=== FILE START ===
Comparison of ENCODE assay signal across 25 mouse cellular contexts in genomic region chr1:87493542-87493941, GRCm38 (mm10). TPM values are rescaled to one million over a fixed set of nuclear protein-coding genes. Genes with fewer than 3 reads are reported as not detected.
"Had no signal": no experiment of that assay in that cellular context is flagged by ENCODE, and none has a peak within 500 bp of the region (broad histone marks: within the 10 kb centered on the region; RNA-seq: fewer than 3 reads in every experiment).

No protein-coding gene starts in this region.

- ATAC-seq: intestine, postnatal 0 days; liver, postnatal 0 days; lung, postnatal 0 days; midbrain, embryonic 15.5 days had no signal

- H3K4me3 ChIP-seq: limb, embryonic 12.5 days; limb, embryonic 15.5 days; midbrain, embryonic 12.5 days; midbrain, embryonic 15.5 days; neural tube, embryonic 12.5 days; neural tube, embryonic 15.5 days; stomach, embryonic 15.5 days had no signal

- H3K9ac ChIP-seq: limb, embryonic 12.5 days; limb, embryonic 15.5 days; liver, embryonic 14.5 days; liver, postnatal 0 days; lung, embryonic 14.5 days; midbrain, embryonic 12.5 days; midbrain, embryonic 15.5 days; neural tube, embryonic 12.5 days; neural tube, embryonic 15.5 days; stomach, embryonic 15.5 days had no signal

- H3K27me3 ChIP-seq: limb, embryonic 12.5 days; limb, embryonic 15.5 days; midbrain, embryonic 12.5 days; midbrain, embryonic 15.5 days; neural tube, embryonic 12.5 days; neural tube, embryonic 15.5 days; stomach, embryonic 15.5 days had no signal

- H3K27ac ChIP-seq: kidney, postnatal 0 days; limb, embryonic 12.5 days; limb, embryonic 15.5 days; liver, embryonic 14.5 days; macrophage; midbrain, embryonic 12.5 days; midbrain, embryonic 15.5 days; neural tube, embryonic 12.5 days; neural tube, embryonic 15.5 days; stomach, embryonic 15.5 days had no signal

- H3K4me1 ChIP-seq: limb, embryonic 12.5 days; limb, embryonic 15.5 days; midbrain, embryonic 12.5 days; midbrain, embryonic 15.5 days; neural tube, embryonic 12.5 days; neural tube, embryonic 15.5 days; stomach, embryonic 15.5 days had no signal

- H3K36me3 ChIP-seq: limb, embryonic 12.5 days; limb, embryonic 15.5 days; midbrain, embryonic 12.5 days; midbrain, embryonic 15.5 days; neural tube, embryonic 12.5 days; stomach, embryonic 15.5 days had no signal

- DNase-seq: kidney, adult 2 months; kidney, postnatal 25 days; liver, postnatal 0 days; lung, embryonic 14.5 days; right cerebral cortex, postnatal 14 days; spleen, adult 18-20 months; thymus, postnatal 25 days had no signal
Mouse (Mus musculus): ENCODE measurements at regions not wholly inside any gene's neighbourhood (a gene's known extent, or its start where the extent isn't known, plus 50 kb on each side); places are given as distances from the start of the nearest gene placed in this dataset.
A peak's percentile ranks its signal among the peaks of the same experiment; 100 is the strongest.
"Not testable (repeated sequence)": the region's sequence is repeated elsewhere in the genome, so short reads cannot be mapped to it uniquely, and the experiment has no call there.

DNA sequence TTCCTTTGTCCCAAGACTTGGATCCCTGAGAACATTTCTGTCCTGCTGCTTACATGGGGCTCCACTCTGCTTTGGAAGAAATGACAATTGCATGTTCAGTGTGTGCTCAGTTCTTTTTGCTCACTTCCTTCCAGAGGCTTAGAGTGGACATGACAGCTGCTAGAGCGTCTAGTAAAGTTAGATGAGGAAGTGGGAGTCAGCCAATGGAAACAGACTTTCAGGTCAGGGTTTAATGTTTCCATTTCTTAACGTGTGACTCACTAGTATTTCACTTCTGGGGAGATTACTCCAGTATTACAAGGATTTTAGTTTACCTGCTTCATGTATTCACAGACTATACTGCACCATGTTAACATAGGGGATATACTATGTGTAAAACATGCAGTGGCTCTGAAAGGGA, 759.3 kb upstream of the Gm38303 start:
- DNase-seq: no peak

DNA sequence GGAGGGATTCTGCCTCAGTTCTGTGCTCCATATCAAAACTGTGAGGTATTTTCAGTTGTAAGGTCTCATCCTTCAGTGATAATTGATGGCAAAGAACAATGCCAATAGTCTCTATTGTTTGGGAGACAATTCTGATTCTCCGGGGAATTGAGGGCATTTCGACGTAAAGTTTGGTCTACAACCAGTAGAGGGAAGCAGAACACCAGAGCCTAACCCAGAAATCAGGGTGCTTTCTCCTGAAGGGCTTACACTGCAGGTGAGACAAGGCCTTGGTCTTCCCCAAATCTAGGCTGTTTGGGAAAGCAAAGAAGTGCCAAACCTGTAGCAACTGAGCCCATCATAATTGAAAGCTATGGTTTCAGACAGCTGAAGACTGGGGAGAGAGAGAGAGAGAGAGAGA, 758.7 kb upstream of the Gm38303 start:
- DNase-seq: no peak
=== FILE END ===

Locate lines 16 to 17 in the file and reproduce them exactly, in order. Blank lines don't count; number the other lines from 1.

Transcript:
- DNase-seq: no peak

DNA sequence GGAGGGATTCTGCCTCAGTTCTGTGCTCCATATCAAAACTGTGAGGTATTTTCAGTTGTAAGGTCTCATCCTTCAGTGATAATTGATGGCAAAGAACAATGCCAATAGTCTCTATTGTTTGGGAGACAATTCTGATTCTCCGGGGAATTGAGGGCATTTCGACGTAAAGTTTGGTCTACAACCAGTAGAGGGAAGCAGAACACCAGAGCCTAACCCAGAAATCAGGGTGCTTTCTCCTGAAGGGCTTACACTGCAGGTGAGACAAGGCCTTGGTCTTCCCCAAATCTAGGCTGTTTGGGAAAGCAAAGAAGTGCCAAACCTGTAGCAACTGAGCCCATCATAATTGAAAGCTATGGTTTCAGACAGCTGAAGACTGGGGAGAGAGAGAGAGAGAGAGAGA, 758.7 kb upstream of the Gm38303 start: